Acrylic gives off an intense garlic-like stench when hit by a CO2 laser, for those who haven’t worked with laser cutters. You’d smell if the case was starting to get damaged before a burn-through, although I’m not sure how much warning you’d get. Probably 10-15 seconds in a worst case.

          1. Extruded acrylic smells much worse than cast acrylic. I wouldn’t describe either as garlicky though.

            If you’re cutting acrylic anyway then you wouldn’t smell the difference if it was burning through the case.

            Maybe something as simple as sticking tinfoil on the inside would do the job. Our use dibond – acrylic with a thin aluminium layer on the outside.

          2. Really, a garlic-like smell? That’s weird. When I was first setting up my K40 and hadn’t gotten the ventilation completely worked out yet– I had, but that case has too damn many holes in it that you either need to plug, or you need something better than the provided squirrel-cage fan –the only smell I recall from lasing acrylic was a very obvious superglue smell. (Which makes a certain amount of sense.) If your garlic smells like cyanoacrylate glue, you have a bigger problem. Haha!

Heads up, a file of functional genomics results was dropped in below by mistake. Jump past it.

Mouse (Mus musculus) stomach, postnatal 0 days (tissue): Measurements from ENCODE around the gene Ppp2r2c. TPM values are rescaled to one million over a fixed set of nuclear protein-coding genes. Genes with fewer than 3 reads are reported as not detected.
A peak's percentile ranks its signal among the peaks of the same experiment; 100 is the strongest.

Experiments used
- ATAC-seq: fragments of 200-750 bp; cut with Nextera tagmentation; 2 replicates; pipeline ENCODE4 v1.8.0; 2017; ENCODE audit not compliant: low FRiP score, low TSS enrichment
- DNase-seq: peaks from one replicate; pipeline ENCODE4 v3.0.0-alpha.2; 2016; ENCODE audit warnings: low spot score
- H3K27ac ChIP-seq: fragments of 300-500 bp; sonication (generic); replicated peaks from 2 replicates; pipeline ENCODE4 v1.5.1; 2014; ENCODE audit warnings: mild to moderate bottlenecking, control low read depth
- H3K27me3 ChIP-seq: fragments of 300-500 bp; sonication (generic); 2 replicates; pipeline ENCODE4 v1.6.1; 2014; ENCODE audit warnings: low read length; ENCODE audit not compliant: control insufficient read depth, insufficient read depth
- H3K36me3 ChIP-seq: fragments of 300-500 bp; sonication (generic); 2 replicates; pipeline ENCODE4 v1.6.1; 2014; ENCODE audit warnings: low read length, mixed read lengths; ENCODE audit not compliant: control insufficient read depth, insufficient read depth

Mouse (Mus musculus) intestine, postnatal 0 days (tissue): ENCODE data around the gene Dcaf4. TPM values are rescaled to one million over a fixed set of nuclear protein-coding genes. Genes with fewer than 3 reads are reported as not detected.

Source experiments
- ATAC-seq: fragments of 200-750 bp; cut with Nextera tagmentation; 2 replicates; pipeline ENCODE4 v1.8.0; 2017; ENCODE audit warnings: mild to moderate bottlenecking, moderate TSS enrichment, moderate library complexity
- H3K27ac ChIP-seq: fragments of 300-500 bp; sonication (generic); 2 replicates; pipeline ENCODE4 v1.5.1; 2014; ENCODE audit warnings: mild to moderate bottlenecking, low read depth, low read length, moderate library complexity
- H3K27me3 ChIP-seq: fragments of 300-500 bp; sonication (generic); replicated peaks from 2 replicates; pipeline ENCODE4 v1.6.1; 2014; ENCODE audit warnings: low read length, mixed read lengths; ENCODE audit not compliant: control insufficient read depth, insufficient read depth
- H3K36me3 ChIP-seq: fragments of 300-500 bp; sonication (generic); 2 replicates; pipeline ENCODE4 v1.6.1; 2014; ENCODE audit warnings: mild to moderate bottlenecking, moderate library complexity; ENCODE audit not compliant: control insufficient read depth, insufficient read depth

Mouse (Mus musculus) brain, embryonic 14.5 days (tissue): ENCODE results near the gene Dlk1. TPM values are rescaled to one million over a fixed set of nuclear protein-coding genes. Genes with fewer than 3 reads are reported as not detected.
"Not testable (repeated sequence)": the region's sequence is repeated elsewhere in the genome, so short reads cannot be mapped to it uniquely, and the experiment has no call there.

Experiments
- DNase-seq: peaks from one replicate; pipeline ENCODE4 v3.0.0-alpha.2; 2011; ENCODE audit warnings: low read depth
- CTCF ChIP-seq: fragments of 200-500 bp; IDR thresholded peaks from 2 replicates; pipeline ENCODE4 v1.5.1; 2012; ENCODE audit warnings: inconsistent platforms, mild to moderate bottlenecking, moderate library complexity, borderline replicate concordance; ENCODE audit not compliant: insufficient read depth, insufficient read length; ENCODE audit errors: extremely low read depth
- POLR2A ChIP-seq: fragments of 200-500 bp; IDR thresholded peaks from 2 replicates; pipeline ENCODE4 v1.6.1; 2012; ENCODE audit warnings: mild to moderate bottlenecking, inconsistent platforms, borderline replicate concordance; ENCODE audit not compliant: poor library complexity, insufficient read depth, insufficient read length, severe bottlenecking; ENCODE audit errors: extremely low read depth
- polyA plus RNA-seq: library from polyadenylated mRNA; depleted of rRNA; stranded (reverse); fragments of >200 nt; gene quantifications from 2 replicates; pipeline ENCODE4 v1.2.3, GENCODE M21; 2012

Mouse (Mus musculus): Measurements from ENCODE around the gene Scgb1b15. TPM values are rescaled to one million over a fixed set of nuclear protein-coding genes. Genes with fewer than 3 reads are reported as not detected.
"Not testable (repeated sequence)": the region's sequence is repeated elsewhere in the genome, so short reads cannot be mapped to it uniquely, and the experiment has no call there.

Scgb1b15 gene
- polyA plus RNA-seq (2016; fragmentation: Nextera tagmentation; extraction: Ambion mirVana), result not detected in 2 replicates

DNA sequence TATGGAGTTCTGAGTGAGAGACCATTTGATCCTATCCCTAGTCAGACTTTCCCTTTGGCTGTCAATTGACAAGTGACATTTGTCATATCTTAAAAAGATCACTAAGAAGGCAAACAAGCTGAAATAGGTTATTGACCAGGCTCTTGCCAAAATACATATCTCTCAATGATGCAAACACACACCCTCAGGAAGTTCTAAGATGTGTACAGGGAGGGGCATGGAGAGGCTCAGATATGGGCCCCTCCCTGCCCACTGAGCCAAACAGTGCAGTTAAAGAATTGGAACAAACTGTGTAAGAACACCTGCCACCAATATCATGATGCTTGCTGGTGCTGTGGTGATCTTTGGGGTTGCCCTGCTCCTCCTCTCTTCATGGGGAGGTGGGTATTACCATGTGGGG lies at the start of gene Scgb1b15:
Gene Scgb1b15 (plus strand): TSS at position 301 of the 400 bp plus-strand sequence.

1. Only when the beam is focused; even the direct beampath of a 40W CO2 laser tube has trouble damaging acrylic, and does little more than scorch balsa wood. The part of the beam that is focused sufficiently to actually cut is only 10-20mm long and is directly below the cutting head.

          Diffuse reflections from either the beampath or the cutting will be entirely absorbed by even relatively thin acrylic without damaging it, which is what you want a laser to have an enclosure for.

      1. Opaque as in 99% or something of light gets blocked? It takes much less than 40 watts to cause eye damage.

        But yeah, in general you don’t get very focused beam out of these machines accidentally, so it is relatively safe.